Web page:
Antiquing furniture is an elegant effect that can be the perfect accent in any room.
This is a finish that is characterized by a color that has been washed with another color. This color combination is completely up to you.
This example is done with an off white base and a dark brown wash to make the piece look older and have that true antique look.
But we have done this with completely different results using a darker base coat and a light or even white wash to give the same effect.
Either way the process is the same.
Here's the supplies you'll need:
• Bonding primer, this is needed if you are working on a piece that is unfinished and is still raw wood, the primer can also be tinted the same color as your base coat to help make the base color easier to coat solid
• Base coat color, oil based
• Oil base brush
• Mineral spirits, for clean up and for thinning the glaze
• Cheese cloth
• Blue tape, if your doing something like a cabinet that touches the floor or walls you might want to tape it off to protect these areas
• Glaze color, oil based
Another suggestion: I never do this technique without wearing latex gloves. The steps involved in antiquing furniture can get messy with the mineral spirits and the glaze. So the gloves can help protect your hands and save a lot of time from cleaning them.
Here's the steps for antiquing furniture:
1. First tape off whatever you need to with the blue tape to protect it. Whether it's floors or walls the tape can protect what you don't want painted.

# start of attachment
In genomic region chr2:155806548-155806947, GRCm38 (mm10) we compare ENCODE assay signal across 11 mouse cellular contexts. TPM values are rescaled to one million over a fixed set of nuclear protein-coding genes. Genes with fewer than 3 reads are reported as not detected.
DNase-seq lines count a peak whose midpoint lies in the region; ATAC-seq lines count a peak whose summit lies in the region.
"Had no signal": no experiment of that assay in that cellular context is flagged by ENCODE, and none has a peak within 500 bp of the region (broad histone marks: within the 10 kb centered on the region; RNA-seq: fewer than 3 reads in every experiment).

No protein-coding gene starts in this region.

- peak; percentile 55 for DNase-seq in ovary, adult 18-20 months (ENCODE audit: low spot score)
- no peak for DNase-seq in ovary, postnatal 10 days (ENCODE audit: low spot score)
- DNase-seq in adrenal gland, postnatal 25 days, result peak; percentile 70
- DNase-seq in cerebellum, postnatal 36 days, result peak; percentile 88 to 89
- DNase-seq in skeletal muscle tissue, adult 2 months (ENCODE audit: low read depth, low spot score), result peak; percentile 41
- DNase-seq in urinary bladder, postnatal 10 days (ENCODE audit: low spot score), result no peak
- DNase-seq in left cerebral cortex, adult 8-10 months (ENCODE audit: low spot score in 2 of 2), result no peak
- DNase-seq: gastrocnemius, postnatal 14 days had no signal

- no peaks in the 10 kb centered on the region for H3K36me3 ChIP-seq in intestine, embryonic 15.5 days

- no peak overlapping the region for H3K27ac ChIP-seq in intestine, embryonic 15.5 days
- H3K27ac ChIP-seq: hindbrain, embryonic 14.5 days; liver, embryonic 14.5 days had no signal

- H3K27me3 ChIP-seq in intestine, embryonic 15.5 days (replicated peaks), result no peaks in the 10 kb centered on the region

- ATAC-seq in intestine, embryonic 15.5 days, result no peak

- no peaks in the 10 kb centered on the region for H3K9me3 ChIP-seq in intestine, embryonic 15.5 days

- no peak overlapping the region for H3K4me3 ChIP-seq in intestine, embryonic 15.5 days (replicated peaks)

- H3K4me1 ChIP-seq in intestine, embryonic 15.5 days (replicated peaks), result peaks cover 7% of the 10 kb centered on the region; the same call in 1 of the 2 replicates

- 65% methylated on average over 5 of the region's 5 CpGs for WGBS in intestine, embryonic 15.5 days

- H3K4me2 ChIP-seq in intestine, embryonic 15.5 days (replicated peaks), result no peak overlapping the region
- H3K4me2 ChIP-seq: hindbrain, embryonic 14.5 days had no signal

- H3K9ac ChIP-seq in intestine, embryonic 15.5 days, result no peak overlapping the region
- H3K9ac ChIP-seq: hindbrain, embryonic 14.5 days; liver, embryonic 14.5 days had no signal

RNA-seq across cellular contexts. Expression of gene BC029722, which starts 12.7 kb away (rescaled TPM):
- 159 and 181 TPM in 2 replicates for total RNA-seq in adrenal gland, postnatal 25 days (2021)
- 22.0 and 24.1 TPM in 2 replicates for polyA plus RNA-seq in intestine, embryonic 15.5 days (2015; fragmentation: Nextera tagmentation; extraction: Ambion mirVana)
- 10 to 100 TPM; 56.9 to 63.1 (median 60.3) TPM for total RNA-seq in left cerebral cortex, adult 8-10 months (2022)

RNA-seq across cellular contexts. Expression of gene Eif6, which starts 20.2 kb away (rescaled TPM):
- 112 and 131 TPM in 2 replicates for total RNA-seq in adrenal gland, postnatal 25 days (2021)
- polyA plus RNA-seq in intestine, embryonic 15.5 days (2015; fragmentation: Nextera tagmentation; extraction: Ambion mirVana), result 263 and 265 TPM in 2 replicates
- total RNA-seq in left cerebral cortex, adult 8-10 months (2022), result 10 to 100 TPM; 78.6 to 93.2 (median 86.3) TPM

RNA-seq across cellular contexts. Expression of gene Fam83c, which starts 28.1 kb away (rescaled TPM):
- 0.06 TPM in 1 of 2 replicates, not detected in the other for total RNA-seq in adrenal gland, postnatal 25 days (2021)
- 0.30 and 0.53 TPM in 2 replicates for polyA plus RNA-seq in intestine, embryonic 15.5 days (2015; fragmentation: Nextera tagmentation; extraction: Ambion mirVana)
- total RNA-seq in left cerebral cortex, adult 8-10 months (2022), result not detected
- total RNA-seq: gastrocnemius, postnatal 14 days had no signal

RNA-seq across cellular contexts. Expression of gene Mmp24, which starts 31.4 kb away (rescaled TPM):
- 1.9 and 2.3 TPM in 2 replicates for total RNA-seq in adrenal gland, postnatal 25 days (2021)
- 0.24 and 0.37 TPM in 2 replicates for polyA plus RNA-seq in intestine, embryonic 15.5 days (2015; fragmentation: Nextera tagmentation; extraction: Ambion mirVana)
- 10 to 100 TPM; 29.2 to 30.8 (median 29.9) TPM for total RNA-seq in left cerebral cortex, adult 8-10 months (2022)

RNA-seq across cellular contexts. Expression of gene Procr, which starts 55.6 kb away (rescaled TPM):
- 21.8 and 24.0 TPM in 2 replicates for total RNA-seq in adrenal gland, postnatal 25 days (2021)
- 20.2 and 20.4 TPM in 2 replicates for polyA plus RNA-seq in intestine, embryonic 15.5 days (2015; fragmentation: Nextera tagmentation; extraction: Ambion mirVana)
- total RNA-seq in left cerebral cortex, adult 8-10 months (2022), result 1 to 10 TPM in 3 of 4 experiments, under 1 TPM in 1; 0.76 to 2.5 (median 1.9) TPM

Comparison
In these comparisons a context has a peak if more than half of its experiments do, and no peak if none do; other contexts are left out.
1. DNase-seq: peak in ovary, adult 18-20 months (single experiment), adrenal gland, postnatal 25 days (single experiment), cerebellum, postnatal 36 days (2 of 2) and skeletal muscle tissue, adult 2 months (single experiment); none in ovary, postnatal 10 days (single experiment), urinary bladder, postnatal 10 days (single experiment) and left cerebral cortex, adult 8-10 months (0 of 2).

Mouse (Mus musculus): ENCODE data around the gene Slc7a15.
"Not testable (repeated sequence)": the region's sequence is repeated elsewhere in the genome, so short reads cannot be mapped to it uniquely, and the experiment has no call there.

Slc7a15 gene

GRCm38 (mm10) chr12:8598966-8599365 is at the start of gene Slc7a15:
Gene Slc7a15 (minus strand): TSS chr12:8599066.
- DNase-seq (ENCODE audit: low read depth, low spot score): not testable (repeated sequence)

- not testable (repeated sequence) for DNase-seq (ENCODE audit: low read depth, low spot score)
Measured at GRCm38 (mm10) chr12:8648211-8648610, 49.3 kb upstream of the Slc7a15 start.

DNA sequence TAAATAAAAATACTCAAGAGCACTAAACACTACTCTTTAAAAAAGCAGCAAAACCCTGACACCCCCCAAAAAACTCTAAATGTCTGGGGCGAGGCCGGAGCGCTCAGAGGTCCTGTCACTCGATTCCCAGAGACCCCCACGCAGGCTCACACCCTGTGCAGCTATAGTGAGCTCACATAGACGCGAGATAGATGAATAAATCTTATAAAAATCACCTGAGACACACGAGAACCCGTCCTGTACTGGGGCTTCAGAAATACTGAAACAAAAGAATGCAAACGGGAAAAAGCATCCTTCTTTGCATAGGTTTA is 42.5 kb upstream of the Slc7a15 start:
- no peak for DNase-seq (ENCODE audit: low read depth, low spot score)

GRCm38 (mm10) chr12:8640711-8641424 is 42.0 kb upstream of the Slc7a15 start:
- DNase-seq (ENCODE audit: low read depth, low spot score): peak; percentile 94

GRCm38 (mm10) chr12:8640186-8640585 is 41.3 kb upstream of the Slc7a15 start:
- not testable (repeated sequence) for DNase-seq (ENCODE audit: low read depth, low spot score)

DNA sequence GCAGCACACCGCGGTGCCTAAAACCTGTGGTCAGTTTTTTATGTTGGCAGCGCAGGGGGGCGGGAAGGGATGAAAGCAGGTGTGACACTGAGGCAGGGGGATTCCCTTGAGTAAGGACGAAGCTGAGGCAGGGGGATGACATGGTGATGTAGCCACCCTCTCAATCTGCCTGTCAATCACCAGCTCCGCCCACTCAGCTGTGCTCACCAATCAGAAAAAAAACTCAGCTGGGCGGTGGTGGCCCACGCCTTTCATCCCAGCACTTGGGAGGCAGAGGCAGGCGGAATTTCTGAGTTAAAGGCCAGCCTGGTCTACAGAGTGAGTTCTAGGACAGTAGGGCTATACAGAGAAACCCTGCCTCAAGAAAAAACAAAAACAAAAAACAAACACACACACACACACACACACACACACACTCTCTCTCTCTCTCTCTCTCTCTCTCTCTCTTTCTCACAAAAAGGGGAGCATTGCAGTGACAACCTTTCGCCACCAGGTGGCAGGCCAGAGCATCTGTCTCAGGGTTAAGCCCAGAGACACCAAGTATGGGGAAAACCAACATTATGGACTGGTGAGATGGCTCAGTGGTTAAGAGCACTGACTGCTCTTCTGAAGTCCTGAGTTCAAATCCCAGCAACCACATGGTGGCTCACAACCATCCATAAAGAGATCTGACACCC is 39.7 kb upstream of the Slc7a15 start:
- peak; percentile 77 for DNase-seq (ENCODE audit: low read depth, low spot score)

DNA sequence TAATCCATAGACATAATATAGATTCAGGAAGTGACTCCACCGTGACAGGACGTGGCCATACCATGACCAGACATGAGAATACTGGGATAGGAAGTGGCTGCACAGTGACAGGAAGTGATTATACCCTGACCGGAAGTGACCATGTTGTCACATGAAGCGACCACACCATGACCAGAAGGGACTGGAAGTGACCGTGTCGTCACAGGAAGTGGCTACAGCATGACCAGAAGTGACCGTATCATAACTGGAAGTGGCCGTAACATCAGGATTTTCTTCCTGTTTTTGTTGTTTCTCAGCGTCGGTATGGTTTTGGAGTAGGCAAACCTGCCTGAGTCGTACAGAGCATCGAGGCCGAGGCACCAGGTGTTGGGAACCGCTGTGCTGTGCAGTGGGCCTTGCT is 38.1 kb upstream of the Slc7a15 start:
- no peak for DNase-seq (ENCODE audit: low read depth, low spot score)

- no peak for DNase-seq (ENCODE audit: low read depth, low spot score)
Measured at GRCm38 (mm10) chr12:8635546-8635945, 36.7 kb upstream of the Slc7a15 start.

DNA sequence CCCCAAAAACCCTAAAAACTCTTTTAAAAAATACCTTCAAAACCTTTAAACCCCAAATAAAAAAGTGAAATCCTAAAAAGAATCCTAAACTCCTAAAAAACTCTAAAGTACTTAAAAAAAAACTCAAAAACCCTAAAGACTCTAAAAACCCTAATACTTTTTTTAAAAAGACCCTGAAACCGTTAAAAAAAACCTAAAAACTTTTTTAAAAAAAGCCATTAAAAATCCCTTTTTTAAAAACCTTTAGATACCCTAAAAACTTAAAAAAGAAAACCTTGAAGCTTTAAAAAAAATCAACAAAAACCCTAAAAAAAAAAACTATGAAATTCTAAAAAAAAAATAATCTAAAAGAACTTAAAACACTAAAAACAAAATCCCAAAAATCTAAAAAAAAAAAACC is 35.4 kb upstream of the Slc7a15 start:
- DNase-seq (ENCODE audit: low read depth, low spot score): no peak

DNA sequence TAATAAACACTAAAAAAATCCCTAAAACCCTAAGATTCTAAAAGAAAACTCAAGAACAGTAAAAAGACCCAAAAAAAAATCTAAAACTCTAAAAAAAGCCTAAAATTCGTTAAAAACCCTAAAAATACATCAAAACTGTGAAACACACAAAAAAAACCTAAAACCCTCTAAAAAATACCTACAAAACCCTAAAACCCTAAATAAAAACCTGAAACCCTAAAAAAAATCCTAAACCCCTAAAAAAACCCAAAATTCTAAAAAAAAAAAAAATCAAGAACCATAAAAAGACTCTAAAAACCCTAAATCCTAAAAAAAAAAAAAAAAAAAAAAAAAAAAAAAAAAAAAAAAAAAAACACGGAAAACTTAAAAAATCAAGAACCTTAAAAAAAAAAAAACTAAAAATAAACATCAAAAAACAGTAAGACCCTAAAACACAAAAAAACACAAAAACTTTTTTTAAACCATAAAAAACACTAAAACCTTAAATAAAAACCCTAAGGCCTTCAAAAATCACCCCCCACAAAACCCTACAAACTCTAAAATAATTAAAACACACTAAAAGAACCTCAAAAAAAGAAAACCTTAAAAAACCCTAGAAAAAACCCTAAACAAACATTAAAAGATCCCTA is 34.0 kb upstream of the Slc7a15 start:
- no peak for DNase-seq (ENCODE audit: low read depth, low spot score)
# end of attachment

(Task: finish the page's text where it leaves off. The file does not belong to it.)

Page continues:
2. Next, paint on your base coat. This should be an oil based paint. If the cabinets or furniture are unfinished (raw wood), you should first prime them with a bonding primer. You can have it tinted to the same color as the finish base coat. This will cut down on the number of coats you will need to have a good solid painted base coat. Since it's oil, you probably want to wait overnight so the base coat completely dries.
3. After you have primed and painted your furniture you are ready to apply the antiquing. We recommend that this be an oil based glaze. Water based glazes dry too quickly and do not let you work with them long enough to do it right.
Have your piece of cheese cloth ready. If you bought it in a roll, then you could pre cut sections to have ready as they get too soaked with paint to use. You could even dampen your first piece of cheese cloth with a little mineral spirits to help you wipe off glaze. That's something I like doing because it gives me so much more control over how much I can take off.
4. Now with your oil brush, paint your furniture with a thinned coat of this oil based glaze. Do not paint the whole piece of furniture at once. Only paint a small section at a time. For example, just a door or just one side. That way you'll have time to wipe glaze back off before it dries.
5. As mentioned above, before it begins to dry, begin wiping glaze back off with the cheese cloth. If you dampened it with a little mineral spirits, it may give you more control. As you rub the antiquing glaze, you will leave a soft haze of the glaze color on the larger surface areas. You'll also leave more glaze in the cracks, grooves, and edges of the furniture or cabinet.
The trick is, you want it to look like the color has worn and faded over the years and the strongest color has lasted only in the deeper edges and grooves of the piece.
This side view of an antiqued cabinet may help.
6. When this has dried sufficiently, usually overnight, coat it with a clear coat with the desired gloss, and you are done. The clear coat finish that is very common on furniture is satin. I would recommend a clear satin polyurethane to really help protect your beautiful finish.
As always I hope these suggestions help you with antiquing furniture and give you a beautiful finish!
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